Betting on the spreads has become a big business for the gambling industry. Virtually any newspaper shows a long list of point spreads in all of the major sports for all of the favorite teams.

Spreads of a different sort also drive the annuity industry.

In these difficult economic times, the one bright spot for the insurance industry is the sales of fixed annuities. FA sales are driven mainly by the current favorable interest-rate-spread environment.

So, when discussing annuities, it helps to analyze a number of interest rate spreads.

The most important spread is the difference between corporate bonds and U.S. Treasuries. Because almost all insurers invest assets in corporate bonds, the net investment earned rate for a company–and hence, the credited interest rate on annuities–is highly dependent on the corporate bond rate. On the other hand, bank certificates of deposits more closely follow the U.S. Treasury rate.

Therefore, in addition to the favorable tax treatment for annuities, FAs compare favorably to bank CDs when the spread between corporate bonds and U.S. Treasuries widens.

The chart shows the spread in the last 10 years between a Moody’s corporate AAA bond rate and the Treasury constant one-year maturity rate. Note that the spread at the end of 2008 is much wider than the last 3 years and is very similar to the spread from 2001 to 2004.

The corporate-bond spread is not the entire difference between fixed annuity credited rates and CD rates. Insurance companies have what is often termed an interest-rate spread to cover expenses, benefit costs, and targeted profit margins. These spreads do not generally vary over time, but do vary from company to company, depending on the cost structure of the insurer and the product design. Most of the time, these interest rate spreads are 100 to 200 basis points, which reduces some of the spread difference between FAs and CDs.

Removing 100 basis points from the corporate spread shown in the chart would suggest that CDs had credited rates similar to fixed annuities from 2005 through 2007.

Other factors do impact each of these spreads, e.g., steepness of the yield curve, but the corporate spread is an important indicator of the competitive position of FAs.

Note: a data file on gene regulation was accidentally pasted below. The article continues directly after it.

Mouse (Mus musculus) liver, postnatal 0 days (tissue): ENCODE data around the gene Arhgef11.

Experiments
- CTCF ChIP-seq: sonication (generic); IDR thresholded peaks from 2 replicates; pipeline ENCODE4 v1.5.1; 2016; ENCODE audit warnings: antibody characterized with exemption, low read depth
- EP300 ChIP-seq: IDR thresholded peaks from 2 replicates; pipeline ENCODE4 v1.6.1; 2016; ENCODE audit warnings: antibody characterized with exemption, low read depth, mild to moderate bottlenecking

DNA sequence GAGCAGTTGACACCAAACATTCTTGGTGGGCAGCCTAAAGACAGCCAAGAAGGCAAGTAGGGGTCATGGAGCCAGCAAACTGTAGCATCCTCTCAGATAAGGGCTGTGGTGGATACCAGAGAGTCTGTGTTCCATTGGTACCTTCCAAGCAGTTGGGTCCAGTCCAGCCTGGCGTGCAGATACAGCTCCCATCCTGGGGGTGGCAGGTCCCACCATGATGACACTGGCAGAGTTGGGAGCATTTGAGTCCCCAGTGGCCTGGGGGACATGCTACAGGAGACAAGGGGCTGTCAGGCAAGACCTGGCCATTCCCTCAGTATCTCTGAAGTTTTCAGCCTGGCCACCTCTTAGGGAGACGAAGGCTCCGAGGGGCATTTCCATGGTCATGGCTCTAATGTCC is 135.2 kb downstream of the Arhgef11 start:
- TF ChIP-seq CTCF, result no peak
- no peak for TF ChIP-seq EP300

From an insurance company standpoint, the rising default costs on corporate bonds must be considered, too. That’s because the higher costs remove some of the advantage of the higher corporate spreads.

The effect of corporate interest rate spreads varies depending on the type of FA. The multiyear guarantee annuities will be more dependent on the steepness of the yield curve than a typical deferred annuity. Annuities with a new-money credited interest rate will react much faster to the current interest-rate environment than a portfolio credited interest rate product.

However, for all fixed annuities, the corporate-bond spread is an important item.

Another spread worth noting is the difference in the annual return in the stock market to the FA credited rate. There is no need to remind anyone that the FA interest rate has been much greater recently than variable annuity growth rates. This has caused VA sales to fall significantly, while FA sales have enjoyed a recent increase.

The changing interest rate environment has also affected market-value-adjusted annuities. Surrender charges on MVA annuities increase or decrease depending on the current interest-rate environment.

The surrender charges are adjusted downward, effectively boosting cash values, when the policy interest credited rate is greater than the current interest new money rate. Conversely, the surrender charges are adjusted upward when the policy interest credited rate is less than the current new money rate. Insurers attach MVAs to FAs to reduce disintermediation risk (the need to sell bonds at a loss to cover early withdrawal of cash value by the annuity holder) in times of rising interest rates.

Depending on the contractual definition of the current new money rate, some insurers are finding that annuity holders are taking advantage of this environment and withdrawing some or all of their cash value and placing the money in more competitive annuity products. This means the spread between the policy interest credited rate and the current interest new money rate is also important.

To the extent that historically wide bond spreads do not foretell severe levels of bond default activity, this could be a very favorable time to sell FAs. Savvy insurers will want to weigh this opportunity with a careful understanding of the risks involved under assorted economic scenarios.

Planners will want to rethink client allocations in a way that may highlight an enhanced, beneficial role for FAs.

Keith Dall, FSA, MAAA, is a consulting actuary with Milliman Inc. in the Indianapolis office. His e-mail address is keith.dall@milliman.com